“I don’t like you, death” — Samih al-Qasim’s final poem

Mourners carried the late Palestinian poet Samih al-Qasim’s casket through his hometown of al-Rama before his funeral. 

Patrick Strickland

The summer sun beat down on Thursday, 21 August as thousands of Palestinians set out on a silent march in al-Rama, honoring the recently deceased poet and activist Samih al-Qasim

The 76-year-old al-Qasim, who battled cancer for three years, died late on Tuesday, 19 August.

Placards bearing verses of al-Qasim’s poetry and Palestinian flags bobbed above the marching crowd, which eventually arrived at the town’s main amphitheater. Al-Qasim’s relatives, prominent religious figures and politicians all spoke.

Adham Toubie, 18, also from al-Rama, said that al-Qasim’s death is a “huge loss” for Palestinians everywhere. “His loyalty to Palestine, to our Arab identity, is known by everyone,” he told The Electronic Intifada.


Born in 1939 in Jordan, al-Qasim was raised and lived most of his life in al-Rama, a Palestinian town in the northern Galilee region of present-day Israel.

As a young man, he was imprisoned by Israel several times during the eighteen-year period of military law imposed on Palestinian citizens of Israel following the 1948 Nakba, the ethnic cleansing of Palestine.

After a minority of Druze religious leaders struck a deal with the Israeli government in 1956, Druze males were required to serve in Israel’s military. Born to a Druze family, al-Qasim’s conscientious objection led to his first imprisonment in the early 1960s.

Yet his tireless activism as a member of the Communist Party — the only non-Zionist political group at the time — landed him behind bars and under house arrest several more times, most notably when he and other communists were imprisoned during the 1967 War.

Refuse – Your People Will Support You, a group campaigning for conscientious objectors, sent a delegation of members to the funeral to express its appreciation of al-Qasim’s life and work.

Toubie, who is the latest person to join Refuse, explained that “[al-Qasim’s] life is evidence” that there “is no contradiction between being Palestinian and Druze.”

“Both his life and his poetry are an example for us,” added Toubie. “He made it possible for us today to refuse to serve in the occupation’s army.”

Toubie is scheduled to begin his mandatory military service in March 2015. He intends to surrender himself for imprisonment “rather than stand at a checkpoint in Ramallah or Jenin and oppress my people,” he said.  

“Biggest tragedy of Palestine”

One of the funeral’s most powerful moments was when a delegation of Syrians from the Israeli-occupied Golan Heights arrived. Dozens of men and women from the Druze religious community raised Palestinian and Syrian flags as they marched into the amphitheater, chanting in unison. They sang out:

Your soul is returning to Damascus, Syria.

Syria lives on in your gleaming poetry

The Arabs forgot the Golan and Palestine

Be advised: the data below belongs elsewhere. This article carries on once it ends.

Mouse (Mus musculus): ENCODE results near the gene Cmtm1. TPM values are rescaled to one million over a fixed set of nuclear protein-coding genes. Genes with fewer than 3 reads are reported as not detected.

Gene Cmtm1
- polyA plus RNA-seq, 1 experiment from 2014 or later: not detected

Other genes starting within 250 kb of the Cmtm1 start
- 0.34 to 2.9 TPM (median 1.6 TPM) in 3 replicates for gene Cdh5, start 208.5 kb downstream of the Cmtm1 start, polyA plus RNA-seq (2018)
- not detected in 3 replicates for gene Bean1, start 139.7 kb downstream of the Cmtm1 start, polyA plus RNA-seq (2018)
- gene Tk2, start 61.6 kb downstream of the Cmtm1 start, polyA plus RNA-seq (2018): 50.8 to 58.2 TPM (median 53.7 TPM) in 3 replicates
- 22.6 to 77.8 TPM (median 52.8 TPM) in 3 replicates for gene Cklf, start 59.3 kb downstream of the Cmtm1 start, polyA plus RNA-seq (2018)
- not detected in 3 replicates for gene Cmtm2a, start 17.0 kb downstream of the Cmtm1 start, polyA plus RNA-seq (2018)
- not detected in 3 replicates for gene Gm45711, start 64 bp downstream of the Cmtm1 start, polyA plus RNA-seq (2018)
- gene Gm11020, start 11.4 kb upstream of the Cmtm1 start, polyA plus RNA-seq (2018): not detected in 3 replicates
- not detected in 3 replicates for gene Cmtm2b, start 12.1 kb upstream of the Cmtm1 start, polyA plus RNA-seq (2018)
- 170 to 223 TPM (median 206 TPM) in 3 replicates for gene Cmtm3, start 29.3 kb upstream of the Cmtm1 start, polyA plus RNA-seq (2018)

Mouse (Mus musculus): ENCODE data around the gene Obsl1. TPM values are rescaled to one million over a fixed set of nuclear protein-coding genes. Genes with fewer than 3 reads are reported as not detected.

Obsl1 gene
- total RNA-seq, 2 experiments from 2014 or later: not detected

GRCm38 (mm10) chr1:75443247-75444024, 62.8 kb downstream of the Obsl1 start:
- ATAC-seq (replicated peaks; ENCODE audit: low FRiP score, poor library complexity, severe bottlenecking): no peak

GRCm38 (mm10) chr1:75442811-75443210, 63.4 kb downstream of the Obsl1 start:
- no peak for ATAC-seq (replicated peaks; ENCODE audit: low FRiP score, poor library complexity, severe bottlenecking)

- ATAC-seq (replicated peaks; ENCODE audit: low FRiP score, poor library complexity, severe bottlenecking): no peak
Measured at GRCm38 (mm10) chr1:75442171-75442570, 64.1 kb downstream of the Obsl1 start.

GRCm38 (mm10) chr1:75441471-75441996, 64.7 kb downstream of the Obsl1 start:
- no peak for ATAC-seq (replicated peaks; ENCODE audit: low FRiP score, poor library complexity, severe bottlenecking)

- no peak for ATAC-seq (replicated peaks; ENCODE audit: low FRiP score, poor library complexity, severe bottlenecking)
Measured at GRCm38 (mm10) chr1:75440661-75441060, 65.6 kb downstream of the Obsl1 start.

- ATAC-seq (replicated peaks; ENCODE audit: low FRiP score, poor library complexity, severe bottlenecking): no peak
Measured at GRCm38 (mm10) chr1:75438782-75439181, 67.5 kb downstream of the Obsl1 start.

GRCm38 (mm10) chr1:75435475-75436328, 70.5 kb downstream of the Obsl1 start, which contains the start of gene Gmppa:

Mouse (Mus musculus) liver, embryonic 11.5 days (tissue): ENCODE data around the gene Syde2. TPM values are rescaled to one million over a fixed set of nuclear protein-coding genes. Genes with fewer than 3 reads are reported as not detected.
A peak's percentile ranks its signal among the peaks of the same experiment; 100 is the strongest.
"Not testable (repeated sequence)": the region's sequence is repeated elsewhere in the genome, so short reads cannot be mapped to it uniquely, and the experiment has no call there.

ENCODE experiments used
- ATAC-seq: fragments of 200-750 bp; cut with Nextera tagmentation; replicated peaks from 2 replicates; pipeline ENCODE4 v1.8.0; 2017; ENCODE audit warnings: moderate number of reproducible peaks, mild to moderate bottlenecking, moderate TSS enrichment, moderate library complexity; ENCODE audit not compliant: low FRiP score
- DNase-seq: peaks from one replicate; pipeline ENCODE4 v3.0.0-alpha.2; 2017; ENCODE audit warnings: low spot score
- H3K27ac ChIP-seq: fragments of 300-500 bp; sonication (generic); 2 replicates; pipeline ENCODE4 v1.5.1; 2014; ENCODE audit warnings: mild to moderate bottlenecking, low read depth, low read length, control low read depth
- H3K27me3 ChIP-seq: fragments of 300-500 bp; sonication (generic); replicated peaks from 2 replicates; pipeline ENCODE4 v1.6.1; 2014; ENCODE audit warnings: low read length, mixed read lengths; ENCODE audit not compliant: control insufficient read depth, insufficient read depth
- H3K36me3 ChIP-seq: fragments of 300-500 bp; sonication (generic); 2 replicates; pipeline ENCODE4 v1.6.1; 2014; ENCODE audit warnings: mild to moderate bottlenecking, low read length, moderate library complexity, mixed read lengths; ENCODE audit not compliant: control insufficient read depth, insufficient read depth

Syria continues to say your land is returning

Samih, O’ symbol of culture and literature

Your leaving is the biggest tragedy of Palestine

Dozens of Syrians from the occupied Golan Heights marched into the funeral chanting a powerful stanza in remeberance of al-Qasim. 

Patrick Strickland

“I don’t like you, death”

Much of al-Qasim’s poetry was markedly Palestinian, nationalist and anti-colonial. Lesser known works dealt with the subjects of love and the hardships of daily life, among others. In his final poem, he addressed death directly:

I don’t like you, death

But I’m not afraid of you

And I know that my body is your bed

And my spirit is your bed cover

I know that your banks are narrow for me

I don’t love you, death

But I’m not afraid of you.

Al-Qasim, Palestine’s “resistance poet,” left behind a lifetime’s worth of literary and political work that will continue to inspire the struggle against Israel’s ongoing regime of occupation, colonization and ethnic cleansing. 




Blessings upon your memory, for you leave not only an example of peaceful resistance to tyranny, but also your immortal words to stir the soul to rise above the mundane and horrifying reality of day to day life. Blessed Be We The Free of Spirit!


Living in Canada did not take away from the Palestinian flag of Samih. First time I visited him at his newspaper office in early 1980 and the last time I saw him was at Al-Zaituna University in Jordan 2010. There he said I am Jordainan by birth, Syrian by childhood and Palestinian by growing up. I am none of any but an Arab.
May Almighty Allah place him in Al-Janna, Ameen


One of our great Palestinian treasures. Truly he left us too soon. But I am glad he lived long enough to see the beautiful rising youth for whom his poetry and his political activism formed a base. He will now live in our memory.


I find this translation better for line 4 and 5:

And I know that my body is your bed
And my spirit is its cover
And I know that your banks, on me , are getting narrower

Patrick Strickland

Patrick Strickland's picture

Patrick O. Strickland is an independent journalist and frequent contributor at The Electronic Intifada. He is presently working on his first book for the London-based publishing house Zed Books. See his in-depth coverage for EI.